The Russian law on conscientious objection came into force on 1 January 2004, introducing a "right" to conscientious objection which is not in line with international standards, including a substitute service 1.75 times longer than military service .
In practice -- leaving the long service time aside -- problems arise mainly from the bureaucratic application procedure. An application for conscientious objection has to be submitted no later than six month before call-up. However, many potential COs are not aware of these deadlines, and the draft boards often give wrong or incomplete information. According to Sergey Krivenko, secretary of the All-Russian NGO Coalition for Democratic Alternative Civilian Service, there are cases of direct misinformation of people by officials of draft boards; knowingly giving wrong or insufficient information, such as that the right to CO only applies to people with religious beliefs. However, most draft boards do not provide information on the right to CO.
Presently there are several cases where an application for conscientious objection was denied because of the missed deadline, and subsequently conscientious objectors were forced to perform military service. This part of the CO law is presently being challenged at the Constitutional Court of the Russian Federation. There are also cases where the draft board did not pass on CO applications to the conscription board -- the only body which is empowered to make decisions on CO applications.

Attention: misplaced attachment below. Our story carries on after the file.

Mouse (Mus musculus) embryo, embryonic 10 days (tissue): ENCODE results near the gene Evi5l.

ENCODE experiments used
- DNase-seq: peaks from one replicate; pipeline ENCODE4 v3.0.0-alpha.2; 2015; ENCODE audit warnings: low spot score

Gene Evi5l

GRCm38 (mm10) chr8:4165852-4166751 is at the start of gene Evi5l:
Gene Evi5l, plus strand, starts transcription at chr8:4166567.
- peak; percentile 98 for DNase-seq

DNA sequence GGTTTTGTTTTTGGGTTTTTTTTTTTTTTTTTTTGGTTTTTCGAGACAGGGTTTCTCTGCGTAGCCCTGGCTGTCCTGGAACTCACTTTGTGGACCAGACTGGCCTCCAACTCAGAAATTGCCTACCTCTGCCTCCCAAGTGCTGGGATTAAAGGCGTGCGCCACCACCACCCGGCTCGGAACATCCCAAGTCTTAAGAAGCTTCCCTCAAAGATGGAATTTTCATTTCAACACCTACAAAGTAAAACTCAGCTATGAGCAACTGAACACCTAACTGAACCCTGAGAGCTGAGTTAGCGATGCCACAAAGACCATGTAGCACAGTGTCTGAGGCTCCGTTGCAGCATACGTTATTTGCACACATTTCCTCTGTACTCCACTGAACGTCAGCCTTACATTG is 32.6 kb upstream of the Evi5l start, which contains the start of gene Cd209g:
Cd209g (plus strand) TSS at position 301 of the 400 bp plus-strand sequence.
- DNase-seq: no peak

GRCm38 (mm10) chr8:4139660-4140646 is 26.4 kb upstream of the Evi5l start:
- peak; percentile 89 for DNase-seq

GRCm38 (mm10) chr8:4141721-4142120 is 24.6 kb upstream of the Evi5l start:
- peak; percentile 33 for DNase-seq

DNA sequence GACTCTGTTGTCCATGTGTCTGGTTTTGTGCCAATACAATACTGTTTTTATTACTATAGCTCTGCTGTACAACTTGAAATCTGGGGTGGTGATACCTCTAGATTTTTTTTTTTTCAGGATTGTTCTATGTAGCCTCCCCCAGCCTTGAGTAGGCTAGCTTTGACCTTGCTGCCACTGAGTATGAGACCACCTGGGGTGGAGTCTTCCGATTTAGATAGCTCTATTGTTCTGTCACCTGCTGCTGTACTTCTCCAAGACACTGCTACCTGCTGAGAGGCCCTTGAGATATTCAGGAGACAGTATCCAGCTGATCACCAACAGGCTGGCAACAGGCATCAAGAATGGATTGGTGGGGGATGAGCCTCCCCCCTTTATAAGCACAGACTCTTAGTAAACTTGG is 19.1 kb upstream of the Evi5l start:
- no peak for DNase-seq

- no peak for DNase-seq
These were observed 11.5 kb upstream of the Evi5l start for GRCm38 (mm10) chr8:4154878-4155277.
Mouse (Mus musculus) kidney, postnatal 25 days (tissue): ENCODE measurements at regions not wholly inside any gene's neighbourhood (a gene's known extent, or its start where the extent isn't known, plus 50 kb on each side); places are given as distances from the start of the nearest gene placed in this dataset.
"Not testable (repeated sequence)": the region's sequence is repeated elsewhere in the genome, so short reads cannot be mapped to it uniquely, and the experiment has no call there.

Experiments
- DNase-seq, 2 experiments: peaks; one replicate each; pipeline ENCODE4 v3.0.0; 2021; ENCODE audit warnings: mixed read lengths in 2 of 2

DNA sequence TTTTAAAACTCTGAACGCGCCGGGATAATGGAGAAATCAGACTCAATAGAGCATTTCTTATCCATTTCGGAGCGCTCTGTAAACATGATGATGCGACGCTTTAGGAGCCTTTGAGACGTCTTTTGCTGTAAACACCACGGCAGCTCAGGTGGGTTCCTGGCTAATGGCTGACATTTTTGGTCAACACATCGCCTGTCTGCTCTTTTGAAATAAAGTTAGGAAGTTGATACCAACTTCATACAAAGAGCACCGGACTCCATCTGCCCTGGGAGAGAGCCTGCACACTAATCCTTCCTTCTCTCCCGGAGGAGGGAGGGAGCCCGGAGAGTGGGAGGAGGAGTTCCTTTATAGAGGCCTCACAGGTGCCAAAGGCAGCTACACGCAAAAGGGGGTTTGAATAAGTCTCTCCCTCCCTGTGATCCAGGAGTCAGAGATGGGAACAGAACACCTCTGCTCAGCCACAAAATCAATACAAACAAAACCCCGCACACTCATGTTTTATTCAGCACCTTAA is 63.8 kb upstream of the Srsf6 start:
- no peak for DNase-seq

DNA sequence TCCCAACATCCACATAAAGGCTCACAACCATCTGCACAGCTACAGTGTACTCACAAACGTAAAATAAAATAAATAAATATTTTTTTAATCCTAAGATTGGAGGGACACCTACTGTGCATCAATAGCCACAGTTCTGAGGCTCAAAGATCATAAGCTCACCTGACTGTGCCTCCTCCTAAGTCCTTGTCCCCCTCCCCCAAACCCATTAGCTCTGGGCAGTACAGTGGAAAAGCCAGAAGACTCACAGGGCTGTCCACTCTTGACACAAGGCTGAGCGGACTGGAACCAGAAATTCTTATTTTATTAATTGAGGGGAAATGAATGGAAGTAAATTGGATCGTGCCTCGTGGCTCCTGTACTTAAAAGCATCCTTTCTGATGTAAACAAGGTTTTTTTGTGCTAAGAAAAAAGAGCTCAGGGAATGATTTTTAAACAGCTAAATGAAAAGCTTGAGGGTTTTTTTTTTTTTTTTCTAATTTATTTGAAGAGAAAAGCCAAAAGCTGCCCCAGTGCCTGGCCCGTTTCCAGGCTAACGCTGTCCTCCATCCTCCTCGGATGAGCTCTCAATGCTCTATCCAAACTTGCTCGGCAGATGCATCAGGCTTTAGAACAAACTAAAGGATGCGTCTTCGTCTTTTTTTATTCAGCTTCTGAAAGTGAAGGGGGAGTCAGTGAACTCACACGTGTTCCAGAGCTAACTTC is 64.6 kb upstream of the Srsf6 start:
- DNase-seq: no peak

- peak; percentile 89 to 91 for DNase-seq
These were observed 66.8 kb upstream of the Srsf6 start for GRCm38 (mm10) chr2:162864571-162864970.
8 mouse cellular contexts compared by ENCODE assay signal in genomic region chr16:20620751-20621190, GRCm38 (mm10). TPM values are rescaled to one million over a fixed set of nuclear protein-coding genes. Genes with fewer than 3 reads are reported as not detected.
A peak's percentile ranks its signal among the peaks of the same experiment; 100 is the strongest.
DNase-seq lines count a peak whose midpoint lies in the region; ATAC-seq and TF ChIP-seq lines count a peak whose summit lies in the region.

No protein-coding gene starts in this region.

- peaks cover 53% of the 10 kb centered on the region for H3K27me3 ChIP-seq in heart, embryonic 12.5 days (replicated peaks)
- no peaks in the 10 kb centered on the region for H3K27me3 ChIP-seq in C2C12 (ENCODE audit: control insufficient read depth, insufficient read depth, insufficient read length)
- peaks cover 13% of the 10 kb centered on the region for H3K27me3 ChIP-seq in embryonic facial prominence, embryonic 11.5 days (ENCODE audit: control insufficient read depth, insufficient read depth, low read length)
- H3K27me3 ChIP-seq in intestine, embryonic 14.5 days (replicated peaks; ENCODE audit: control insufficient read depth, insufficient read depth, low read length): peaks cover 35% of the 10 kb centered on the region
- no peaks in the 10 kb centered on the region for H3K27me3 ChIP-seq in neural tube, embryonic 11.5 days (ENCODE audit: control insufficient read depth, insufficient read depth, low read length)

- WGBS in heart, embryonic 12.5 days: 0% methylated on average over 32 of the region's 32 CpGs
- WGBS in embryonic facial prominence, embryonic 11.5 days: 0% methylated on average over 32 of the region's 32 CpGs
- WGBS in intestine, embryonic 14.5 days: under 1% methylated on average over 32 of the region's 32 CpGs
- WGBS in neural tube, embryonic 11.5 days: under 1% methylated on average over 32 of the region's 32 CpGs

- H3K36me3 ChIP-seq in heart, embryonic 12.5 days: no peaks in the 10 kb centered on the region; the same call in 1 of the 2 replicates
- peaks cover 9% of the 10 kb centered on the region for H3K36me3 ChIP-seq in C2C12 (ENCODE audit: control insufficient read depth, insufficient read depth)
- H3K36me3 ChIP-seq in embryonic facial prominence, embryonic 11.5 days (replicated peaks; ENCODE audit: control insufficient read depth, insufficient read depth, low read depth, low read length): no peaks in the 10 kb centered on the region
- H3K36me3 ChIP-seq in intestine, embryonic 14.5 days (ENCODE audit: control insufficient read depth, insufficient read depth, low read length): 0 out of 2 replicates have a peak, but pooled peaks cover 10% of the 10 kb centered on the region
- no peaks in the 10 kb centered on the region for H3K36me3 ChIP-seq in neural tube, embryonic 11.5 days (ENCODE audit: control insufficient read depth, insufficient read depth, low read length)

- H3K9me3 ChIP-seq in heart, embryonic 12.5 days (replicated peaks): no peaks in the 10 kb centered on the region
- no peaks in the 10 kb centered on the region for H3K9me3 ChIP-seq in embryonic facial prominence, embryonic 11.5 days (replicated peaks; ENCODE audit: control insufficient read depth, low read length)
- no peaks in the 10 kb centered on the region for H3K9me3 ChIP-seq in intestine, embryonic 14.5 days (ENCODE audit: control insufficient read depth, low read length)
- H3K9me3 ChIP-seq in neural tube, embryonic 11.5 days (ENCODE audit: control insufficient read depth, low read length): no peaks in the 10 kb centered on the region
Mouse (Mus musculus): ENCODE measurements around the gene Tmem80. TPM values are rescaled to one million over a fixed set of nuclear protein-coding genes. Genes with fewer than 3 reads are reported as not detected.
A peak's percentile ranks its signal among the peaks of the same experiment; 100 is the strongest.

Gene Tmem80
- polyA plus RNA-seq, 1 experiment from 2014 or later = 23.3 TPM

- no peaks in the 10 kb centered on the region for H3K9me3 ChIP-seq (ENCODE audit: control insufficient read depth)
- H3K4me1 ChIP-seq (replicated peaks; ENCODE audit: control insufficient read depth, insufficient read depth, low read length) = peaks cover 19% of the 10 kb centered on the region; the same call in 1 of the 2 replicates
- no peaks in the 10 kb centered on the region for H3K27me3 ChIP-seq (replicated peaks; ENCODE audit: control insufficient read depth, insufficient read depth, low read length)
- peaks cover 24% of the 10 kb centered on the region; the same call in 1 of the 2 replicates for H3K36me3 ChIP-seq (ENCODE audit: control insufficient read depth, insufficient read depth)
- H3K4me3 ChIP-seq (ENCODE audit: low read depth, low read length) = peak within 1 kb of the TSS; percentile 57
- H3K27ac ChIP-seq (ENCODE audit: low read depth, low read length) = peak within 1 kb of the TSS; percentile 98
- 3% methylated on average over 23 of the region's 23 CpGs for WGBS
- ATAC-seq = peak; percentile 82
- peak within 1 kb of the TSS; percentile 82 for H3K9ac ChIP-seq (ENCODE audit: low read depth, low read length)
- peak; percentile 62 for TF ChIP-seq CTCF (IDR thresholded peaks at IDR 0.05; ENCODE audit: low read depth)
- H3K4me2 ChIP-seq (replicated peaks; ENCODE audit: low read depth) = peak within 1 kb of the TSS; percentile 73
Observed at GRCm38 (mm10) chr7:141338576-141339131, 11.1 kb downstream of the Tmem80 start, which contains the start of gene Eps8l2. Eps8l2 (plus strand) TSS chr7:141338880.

Overall, since the law on conscientious objection came into force, about 3,500 people applied for conscientious objection. Presently, there are no statistics available how many applications have been accepted or turned down. However, about one hundred people contacted human rights organisations in Russia to ask for help because of problems with the bureaucracy, and mostly won their right to CO subsequently .
Conscientious objection in Russia has to be seen in light of the disastrous situation within the military, and widespread draft avoidance. According to a poll by the independent Levada center, willingness to serve in the Russian military has dropped to less than 40% at the beginning of 2006 . However, for most young people draft avoidance -- by means of "buying" medical exemptions or deferments of military service -- is the method of choice, and not the legally provided form of conscientious objection. This means that CO numbers do not reflect the widespread discontent with the Russian military.
 For a more detailed criticism of Russia's law on conscientious objection, see War Resisters' International: The Russian Federation: Human Rights and the Armed Forces; report to the United Nations Human Rights Committee, September 2003, /news/2003/un0309ru.htm  Information provided by Sergey Krivenko, email to WRI, 19 October 2006  A-Infos, 7 March 2006